Caterpillar equipment recycles old mining equipment
By Lindsay Gale28 July 2009
First discovered by German prospectors during the early 1900s, major diamond finds along Namibia's Skeleton Coast in regions like Lüderitz subsequently led to the rise of thriving mining communities at the turn of the 20th century. Attracting fortune hunters from around the world, many of these centres later became ghost towns as deposits were exhausted and have now subsequently been reclaimed by the mountainous sand dunes of the Namib desert.
Until 1994, the largest player in this country was Consolidated Diamond Mines (CDM), which at the time was a wholly owned subsidiary of De Beers. That year, a new agreement was concluded with the Republic of Namibia, resulting in the formation of the Namdeb Diamond Corporation. The latter is jointly owned by the Namibian government and De Beers Centenary AG.
Given the high intrinsic value that diamonds hold, all Namdeb mining operations are governed by strict security protocols concerning how processed diamonds are transported to market. This means that all equipment going into any diamond mining area - whether it is a dozer, a pick-up truck or an excavator - never comes out again.
However, given the scale of Namdeb's operation (and CDM's before it), a large stockpile of redundant equipment has steadily gathered at the company's various mining sites. Recently, both for environmental and practical reasons, it took the decision to clear these waste dumps, with Cape Town, South Africa, based company SA Metal securing the contract to systematically recycle and process the materials on site prior to their release from these secured areas.
The task of cutting up these redundant machines and other materials is being undertaken by two Caterpillar 330DL hydraulic excavators fitted with boom mounted S340 shears, sold and supported by Barloworld Equipment Namibia, the local Caterpillar dealer. A Caterpillar Work Tools team flew out from the factory in Holland to help install the shears, as well as to provide training for SA Metal's operators.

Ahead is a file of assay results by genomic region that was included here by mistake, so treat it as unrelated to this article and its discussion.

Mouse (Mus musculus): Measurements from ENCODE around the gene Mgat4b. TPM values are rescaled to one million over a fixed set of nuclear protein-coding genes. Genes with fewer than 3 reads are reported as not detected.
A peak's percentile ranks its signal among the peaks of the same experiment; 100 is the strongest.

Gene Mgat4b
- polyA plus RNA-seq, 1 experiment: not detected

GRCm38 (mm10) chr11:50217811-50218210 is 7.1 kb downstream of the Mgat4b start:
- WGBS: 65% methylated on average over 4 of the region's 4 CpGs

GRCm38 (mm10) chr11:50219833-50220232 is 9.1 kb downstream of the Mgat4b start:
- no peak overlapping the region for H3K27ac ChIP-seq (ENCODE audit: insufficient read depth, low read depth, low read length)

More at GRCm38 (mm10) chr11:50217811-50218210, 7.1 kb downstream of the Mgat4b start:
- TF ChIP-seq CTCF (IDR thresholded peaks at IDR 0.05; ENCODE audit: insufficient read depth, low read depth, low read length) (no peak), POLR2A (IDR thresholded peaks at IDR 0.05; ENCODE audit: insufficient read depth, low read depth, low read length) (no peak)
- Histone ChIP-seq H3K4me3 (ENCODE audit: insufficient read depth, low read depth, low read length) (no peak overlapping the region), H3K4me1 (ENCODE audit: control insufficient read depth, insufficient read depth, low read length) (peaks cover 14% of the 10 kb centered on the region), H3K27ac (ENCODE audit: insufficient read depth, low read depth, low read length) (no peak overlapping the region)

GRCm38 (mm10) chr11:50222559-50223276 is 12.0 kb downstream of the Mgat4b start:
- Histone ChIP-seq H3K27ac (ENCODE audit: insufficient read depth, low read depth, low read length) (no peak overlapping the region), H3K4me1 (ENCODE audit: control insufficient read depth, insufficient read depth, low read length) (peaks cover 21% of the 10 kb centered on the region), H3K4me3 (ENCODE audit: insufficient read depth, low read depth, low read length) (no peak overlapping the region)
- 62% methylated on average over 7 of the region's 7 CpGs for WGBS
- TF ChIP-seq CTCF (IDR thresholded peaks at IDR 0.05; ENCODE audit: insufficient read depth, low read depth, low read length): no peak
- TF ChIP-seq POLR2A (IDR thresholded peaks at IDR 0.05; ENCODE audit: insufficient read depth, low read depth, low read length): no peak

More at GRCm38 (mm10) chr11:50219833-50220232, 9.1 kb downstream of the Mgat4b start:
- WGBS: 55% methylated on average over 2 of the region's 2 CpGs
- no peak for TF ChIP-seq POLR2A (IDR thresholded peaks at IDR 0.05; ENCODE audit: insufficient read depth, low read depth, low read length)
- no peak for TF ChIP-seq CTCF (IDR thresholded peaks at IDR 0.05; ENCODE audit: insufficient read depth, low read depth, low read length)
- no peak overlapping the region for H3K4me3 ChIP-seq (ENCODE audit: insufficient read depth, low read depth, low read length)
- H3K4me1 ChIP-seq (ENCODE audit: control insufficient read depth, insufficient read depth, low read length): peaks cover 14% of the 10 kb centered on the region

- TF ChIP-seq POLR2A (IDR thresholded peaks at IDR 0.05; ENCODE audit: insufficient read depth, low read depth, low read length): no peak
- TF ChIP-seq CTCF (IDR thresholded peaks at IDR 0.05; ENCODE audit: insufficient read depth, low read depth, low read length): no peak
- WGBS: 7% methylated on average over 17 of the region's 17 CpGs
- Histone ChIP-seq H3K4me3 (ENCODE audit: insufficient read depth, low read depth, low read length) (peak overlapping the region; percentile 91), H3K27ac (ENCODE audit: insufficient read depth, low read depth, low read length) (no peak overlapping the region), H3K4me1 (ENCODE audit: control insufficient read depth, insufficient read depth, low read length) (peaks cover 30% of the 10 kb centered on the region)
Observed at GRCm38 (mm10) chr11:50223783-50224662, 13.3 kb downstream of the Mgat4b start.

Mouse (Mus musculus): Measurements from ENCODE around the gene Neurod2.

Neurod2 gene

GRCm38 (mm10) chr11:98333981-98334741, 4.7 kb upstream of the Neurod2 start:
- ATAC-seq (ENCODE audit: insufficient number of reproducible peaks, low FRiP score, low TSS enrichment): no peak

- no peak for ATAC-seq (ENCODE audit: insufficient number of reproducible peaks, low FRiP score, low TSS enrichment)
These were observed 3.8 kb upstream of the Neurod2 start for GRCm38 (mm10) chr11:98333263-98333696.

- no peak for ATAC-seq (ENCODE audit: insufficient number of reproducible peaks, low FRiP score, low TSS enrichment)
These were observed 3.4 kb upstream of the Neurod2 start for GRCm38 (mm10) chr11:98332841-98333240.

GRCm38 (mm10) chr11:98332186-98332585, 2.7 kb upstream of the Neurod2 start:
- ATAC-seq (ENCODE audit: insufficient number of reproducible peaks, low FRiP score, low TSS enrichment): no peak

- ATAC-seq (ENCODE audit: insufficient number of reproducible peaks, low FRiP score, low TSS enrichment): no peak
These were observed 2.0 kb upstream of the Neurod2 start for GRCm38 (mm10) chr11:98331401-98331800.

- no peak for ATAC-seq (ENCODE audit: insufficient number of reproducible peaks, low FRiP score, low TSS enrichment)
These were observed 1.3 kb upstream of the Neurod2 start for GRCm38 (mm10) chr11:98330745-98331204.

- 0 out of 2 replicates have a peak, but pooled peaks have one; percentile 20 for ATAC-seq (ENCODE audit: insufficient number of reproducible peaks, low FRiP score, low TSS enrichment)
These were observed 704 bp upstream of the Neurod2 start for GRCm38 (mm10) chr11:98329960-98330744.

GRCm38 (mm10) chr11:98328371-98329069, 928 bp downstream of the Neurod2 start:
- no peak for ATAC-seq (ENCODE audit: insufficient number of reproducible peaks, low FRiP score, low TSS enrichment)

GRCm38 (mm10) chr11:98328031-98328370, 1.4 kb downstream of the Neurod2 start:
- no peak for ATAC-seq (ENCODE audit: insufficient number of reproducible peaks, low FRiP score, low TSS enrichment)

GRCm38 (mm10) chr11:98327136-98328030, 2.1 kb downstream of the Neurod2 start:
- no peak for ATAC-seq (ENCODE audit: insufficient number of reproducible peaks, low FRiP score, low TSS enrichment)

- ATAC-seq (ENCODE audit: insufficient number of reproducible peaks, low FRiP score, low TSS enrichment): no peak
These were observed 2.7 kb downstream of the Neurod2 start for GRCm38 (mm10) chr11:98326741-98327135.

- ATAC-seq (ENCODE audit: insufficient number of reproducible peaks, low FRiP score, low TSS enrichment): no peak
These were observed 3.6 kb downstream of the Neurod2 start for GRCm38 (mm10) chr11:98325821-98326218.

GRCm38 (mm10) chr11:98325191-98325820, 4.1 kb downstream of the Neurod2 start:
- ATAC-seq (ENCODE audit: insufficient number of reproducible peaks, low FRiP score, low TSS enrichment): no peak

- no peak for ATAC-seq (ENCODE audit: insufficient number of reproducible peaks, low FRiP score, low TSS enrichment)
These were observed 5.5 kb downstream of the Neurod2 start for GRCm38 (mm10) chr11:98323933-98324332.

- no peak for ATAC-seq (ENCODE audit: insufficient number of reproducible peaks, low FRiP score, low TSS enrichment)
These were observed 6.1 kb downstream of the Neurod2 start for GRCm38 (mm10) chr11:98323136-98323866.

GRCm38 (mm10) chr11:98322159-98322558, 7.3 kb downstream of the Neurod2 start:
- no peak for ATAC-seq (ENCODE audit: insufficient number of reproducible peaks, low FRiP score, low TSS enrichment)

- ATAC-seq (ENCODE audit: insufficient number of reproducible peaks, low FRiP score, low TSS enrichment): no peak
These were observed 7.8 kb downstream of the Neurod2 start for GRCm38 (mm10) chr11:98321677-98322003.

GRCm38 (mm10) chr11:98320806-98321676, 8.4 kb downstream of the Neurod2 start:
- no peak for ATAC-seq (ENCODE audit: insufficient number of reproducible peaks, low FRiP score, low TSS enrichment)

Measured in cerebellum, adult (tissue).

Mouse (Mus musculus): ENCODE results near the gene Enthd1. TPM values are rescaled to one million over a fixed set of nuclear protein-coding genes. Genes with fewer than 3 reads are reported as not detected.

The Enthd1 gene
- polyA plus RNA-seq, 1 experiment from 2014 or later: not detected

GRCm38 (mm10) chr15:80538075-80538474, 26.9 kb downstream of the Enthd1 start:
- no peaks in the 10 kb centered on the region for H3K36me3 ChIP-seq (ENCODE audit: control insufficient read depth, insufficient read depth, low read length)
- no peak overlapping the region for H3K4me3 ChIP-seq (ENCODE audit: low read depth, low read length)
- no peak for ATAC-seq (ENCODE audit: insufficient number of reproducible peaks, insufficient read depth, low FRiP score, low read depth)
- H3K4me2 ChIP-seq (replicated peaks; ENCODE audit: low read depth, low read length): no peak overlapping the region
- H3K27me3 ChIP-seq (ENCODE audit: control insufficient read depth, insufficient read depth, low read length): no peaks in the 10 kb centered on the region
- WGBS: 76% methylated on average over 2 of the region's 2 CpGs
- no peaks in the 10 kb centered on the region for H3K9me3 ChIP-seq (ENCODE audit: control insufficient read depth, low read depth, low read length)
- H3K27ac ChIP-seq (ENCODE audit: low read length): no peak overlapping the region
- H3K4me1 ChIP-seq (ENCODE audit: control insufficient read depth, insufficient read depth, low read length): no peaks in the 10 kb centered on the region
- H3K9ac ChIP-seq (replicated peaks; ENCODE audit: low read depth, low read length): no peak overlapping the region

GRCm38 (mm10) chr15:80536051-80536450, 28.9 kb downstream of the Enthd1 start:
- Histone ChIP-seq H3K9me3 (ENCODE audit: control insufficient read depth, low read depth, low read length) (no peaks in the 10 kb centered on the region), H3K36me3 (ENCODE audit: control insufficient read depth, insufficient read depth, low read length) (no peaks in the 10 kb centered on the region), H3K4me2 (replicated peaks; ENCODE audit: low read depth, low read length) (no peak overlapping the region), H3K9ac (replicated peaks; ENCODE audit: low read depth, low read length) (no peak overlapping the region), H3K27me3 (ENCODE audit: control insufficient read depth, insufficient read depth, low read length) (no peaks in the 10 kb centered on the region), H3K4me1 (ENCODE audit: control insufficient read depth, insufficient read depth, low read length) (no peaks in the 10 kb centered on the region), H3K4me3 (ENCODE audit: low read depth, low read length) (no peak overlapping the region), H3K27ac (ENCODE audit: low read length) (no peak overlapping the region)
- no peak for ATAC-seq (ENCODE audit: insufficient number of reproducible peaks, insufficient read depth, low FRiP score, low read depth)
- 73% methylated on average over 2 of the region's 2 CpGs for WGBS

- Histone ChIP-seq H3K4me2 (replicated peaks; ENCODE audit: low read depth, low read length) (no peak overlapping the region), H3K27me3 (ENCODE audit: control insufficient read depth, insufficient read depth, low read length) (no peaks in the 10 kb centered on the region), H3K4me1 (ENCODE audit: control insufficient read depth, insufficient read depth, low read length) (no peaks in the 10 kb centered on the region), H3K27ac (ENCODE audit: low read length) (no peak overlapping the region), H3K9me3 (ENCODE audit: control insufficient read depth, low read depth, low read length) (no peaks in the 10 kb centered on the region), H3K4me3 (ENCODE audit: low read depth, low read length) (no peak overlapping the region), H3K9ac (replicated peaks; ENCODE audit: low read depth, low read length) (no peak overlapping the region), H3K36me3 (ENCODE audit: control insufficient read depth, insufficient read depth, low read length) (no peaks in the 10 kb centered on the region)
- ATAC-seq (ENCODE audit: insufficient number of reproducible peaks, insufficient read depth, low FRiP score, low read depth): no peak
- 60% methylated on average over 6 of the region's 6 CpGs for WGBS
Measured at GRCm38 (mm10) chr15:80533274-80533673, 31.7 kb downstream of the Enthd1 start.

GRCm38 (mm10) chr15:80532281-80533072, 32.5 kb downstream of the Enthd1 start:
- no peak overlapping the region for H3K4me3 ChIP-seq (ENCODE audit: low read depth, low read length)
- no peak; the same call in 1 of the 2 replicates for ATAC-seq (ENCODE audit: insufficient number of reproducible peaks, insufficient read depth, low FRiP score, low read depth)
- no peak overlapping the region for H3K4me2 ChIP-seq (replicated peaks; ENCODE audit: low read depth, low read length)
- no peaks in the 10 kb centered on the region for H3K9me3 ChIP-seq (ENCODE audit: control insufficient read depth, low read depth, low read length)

According to SA Metal's Xavier Fazakerley, the contract, which commenced in July 2008, is open-ended and expected to be ongoing for around three years. During this period, SA Metal expects to commercially process around 250,000 tonnes of saleable material.
"This is one of the world's most corrosive regions and metal items don't last long in this environment," explained Mr Fazakerley. "This means that any metal items scrapped prior to the mid-1960s will have in most instances turned to dust long ago."
The largest sizeable scrap metal source is located at Namdeb's Uubvlei operation, situated some 10km north of the Orange River and stretching approximately 1km inland.
He continued: "This represents one of the world's largest scrap metal stockpiles, In fact, the scale of the operation is so big that the footprint of the site is clearly visible from space - a final resting place for worked out earthmoving machines, commercial vehicles and just about anything else no longer usable. During dumping operations, everything was mixed in together. This means we have to separate metal and non-metal materials in sourcing items such as copper, steel, lead and zinc. Currently we are processing around 5,000 tonnes per month."
At Uubvlei, SA Metal expects to process around 100,000 tonnes of steel, with the balance sourced from an estimated 15 satellite mines spread over a distance of some 110km up and down the coastline.